Non-Fiction

Review by David Jenkins @daveyjenkins

Directed by

Olivier Assayas

Starring

Guillaume Canet Juliette Binoche Vincent Macaigne

Anticipation.

Always on board for Assayas. It’s rare that he doesn’t deliver.

Enjoyment.

Feels like he might have written this in an afternoon, but such is his talent, that’s A-OK.

In Retrospect.

It’s maybe not going to sit near the top of the director’s canon, but it’s a nice addition to it.

Juliette Binoche is reunited with writer/director Olivier Assayas for this sharply observed satire of the publishing industry.

Way, way back in 1996, French director Olivier Assayas made a film about the film industry called Irma Vep. It might be best described as a sincere satire, in that it gently mocked the institutionalised double-speak and the foppish tendencies of highfalutin artists railing against The System, but was also deadly serious in its mission to reaffirm cinema’s vaunted status as The Seventh Art.

Non-Fiction takes us from movies to novels, this time zeroing in on the inherent narcissism of those who write about and, by extension, earn filthy lucre from the gory details of their private life. It, too, adopts a comic framework, but inside is an earnest inquisition into how physical books are being nudged into the cultural doldrums, mainly due to the rise of what Assayas sees as ephemeral digital alternatives.

The film is also interested the ways that new books are aggressively marketed and tracked, as well as how (usually) very young, digitally-savvy upstarts are now running the asylum. It is highly critical of this domain, but everyone has their moment in Assayas’ crosshairs: the slimy back-room operators and the over-sensitive authors who just want to wank onto a page and call it art, all the while remaining unshackled from any dismal commercial concerns. Until it’s time to be paid. And as it turns out, everyone is fucking everyone else, so this is a publishing industry satire as bacchanalian orgy. But in a very genteel, French, non-stick kinda way.

Léonard (Vincent Macaigne), an hirsute little troll, is a novelist who is happy to write what he knows. And what he knows are scurrilous details regarding the bedroom antics of minor celebrities, all presented on the page in thinly-veiled counterparts. He’s in a relationship with Valérie (Nora Hamzawi), who steals the film as a left-wing politico who is unable to feign interest in her partner’s career nosedive.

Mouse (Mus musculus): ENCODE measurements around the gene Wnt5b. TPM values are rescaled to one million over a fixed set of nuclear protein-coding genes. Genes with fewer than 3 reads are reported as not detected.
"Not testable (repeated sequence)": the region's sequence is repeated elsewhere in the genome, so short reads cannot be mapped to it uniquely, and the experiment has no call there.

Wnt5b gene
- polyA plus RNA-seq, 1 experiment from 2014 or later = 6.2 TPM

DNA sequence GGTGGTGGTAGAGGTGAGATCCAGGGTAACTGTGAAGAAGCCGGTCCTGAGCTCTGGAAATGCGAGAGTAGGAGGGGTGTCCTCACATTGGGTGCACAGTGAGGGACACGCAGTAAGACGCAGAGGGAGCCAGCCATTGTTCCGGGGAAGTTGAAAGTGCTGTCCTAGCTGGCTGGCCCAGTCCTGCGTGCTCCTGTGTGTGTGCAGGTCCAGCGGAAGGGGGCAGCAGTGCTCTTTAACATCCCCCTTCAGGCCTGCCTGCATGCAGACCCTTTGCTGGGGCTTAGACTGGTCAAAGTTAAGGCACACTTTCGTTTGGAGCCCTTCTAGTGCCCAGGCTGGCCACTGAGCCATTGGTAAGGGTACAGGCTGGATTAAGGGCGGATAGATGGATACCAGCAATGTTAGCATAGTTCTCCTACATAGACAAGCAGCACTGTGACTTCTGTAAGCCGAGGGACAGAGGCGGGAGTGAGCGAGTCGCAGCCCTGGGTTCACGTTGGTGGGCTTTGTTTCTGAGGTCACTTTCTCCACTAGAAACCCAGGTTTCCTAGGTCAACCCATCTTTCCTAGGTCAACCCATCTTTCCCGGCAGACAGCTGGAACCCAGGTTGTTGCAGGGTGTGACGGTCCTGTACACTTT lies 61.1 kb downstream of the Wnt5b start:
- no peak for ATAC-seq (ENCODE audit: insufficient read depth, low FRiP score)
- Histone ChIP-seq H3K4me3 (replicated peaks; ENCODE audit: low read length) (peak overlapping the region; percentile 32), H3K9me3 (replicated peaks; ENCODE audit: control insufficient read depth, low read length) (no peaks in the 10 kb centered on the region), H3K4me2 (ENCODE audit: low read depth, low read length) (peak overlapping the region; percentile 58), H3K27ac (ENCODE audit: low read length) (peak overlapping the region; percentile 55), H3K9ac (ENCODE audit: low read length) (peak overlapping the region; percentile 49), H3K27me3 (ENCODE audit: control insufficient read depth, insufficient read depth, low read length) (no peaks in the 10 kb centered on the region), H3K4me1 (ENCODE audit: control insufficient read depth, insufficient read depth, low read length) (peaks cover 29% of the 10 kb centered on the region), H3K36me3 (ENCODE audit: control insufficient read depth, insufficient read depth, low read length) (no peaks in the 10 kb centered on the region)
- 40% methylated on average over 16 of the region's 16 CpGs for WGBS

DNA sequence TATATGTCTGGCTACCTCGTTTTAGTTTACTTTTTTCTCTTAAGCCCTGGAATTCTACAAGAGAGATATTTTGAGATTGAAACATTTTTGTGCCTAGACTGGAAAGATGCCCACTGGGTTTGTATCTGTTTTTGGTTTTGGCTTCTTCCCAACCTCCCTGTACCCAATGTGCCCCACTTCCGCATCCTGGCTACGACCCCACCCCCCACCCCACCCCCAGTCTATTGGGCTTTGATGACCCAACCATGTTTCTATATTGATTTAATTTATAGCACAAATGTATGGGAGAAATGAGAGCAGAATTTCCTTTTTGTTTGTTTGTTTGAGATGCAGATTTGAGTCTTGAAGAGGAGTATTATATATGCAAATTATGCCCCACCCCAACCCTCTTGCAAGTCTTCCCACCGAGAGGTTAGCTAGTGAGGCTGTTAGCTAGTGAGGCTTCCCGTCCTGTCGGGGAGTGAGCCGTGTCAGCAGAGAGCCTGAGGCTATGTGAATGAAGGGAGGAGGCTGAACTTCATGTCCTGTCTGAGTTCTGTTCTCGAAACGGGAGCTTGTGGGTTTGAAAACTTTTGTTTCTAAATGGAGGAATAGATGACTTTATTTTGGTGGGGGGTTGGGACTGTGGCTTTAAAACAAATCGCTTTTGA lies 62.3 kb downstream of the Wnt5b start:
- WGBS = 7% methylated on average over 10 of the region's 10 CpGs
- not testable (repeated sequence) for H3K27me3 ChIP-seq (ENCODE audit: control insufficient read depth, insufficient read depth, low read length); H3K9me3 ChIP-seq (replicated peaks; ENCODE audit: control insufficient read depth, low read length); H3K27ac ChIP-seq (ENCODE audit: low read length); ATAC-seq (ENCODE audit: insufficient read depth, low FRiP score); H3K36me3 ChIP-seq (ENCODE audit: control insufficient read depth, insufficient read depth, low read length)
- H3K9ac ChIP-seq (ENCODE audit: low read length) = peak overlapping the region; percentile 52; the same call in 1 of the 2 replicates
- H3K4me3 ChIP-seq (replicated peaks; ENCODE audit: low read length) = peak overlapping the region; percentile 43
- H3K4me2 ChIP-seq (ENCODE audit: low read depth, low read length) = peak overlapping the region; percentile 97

We open on a lunch meeting at a bustling brasserie, where avuncular literary editor Alain (Guillaume Canet) tells Léonard that his new manuscript isn’t up to snuff, sending the already on-edge author into a tailspin of anxiety and depression. Meanwhile, Alain heads home to his schlock TV actor wife Selena (Juliette Binoche), who is becoming bored of her typecasting as a hard-ass counter terrorism agent, but is definitely able to trade bon mots with her flouncing hubby, particularly when it comes to Léonard’s manuscript.

It’s almost as if she has some deeper relationship with the schlubby wordsmith, one that her husband is unable to see even though it’s laid bare on the page and tarted up as what is referred to in the pejorative as “auto-fiction”. For every scene of domestic intrigue, Assayas makes sure to add a large chunk of quick-fire media analysis presented as Chablis-fuelled dinner table banter. It’s sometimes hard to believe that normal, middle class people would get into a shouting match over the rise of E-books, but there you go.

Some have criticised Non-Fiction for being too arch and cynical, and there are definitely moments where you can almost feel the opinionated director hovering just off camera, wanting to put his intellectual oar right into the frame. But it’s fizzy and light, loaded with zingers and also overflowing with a palpable air of melancholy at the slow but steady demise of glorious tactile media.

Published 14 Oct 2019

Tags: Guillaume Canet Juliette Binoche Olivier Assayas

Anticipation.

Always on board for Assayas. It’s rare that he doesn’t deliver.

Enjoyment.

Feels like he might have written this in an afternoon, but such is his talent, that’s A-OK.

In Retrospect.

It’s maybe not going to sit near the top of the director’s canon, but it’s a nice addition to it.

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